Cycling on ice

It looks like many cyclists have discovered studded bicycle tires this winter. Here’s a very brief post about them.

After several years of year round commuting on a skinny tire road bike, I purchased a single studded tire for my mountain bike from Nashbar a few years ago. While it’s very possible to cycle across slick ice without the studs, even a single studded tire mounted on the front wheel improves control considerably.

To ride on ice without studs, you must pick your line very carefully. Any change of direction and speed must be done with utmost care. Watch for ruts. When cycling on apparently clear pavement, watch for black ice, especially at intersections and especially if you’re turning. If there are long stretches of ice, try to bike on snow that might be layered over the ice.

I’ve learned that mountain biking skills and low speed bike handling skills are very helpful for riding in icy conditions. I’ve muscled my bike over monster ice ruts, for example, in the same way that I cleared logs. Recovering when the rear of your bike squirms out from beneath you is about the same whether it happens on muddy singletrack or an icy road, though on ice that squirm happens much more quickly. Crashing without (too much) injury is another useful mountain biking skill.

If you’re not absolutely confident in your bike handling, I recommend staying off of the bike or using studded tires. With studs, you should still pay attention, but the going is much easier.

Enjoy this video from Lucas Brunelle as he and a friend bike on the frozen Charles River without studs.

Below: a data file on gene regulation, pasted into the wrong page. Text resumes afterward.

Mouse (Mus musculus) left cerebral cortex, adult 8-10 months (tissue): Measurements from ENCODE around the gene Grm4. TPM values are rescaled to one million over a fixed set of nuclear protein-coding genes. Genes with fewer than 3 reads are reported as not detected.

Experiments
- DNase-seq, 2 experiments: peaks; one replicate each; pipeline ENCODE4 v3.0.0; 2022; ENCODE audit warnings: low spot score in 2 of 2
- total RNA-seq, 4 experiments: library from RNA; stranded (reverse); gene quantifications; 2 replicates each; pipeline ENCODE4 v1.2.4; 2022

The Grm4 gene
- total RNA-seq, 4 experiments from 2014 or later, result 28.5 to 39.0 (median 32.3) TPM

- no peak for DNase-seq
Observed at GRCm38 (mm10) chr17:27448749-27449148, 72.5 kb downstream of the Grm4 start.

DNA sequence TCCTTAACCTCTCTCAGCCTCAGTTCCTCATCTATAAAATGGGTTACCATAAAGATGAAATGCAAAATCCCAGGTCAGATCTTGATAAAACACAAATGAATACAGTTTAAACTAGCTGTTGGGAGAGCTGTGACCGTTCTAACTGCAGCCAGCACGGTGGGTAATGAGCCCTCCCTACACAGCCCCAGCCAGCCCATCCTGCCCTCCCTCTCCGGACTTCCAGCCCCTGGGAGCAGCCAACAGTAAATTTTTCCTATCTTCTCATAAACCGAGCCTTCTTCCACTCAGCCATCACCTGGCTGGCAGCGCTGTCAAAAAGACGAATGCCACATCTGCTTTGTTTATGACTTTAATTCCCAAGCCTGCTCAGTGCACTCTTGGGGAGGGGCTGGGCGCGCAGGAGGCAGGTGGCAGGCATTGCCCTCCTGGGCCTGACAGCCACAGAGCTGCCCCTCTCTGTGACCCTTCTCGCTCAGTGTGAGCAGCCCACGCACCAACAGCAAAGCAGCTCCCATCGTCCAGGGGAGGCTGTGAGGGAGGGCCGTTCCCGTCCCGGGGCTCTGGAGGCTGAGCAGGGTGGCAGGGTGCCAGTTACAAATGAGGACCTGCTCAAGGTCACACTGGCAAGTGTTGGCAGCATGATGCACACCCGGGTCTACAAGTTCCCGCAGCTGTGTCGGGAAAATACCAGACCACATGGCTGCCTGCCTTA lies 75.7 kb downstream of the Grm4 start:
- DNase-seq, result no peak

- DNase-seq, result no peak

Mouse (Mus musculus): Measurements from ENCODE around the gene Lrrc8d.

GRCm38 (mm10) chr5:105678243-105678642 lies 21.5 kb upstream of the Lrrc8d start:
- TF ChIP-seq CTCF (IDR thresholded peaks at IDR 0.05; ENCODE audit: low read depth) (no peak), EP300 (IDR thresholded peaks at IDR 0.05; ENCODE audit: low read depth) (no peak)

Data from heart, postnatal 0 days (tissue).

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0 thoughts on “Cycling on ice”

  1. Andrew says:

    I’ve got a sort of hybrid bike (Kona Dew) and this is my first winter with anything other than a mountain bike.

    I, for one, enjoy the challenge of biking in the winter. Just make sure you always wear gloves; they protect your palms if you fall!

  2. Watch for ruts. When cycling on apparently clear pavement, watch for black ice, especially at intersections and especially if you’re turning

    If only I’d read this about ten days ago! Monday: I found some re-frozen snow at the bottom of a hill . . . Thursday: I found about 200 yds of black ice at the top of the same hill. When I say ‘found’, I’m sure you know exactly what I mean. There was shouting & swearing involved, along with some bruises, and severely dented pride.

  3. electric says:

    Cool video but,
    these guys so have studded tires, you can hear it and see the scrape marks!

    Don’t mess with ice if you’re not on studs. Even with a nice fat tire and low pressure the ice is trouble. If there is an situation and you need to brake/turn quickly you’ll be falling down and sliding in the same direction. Even one studded front tire can really help!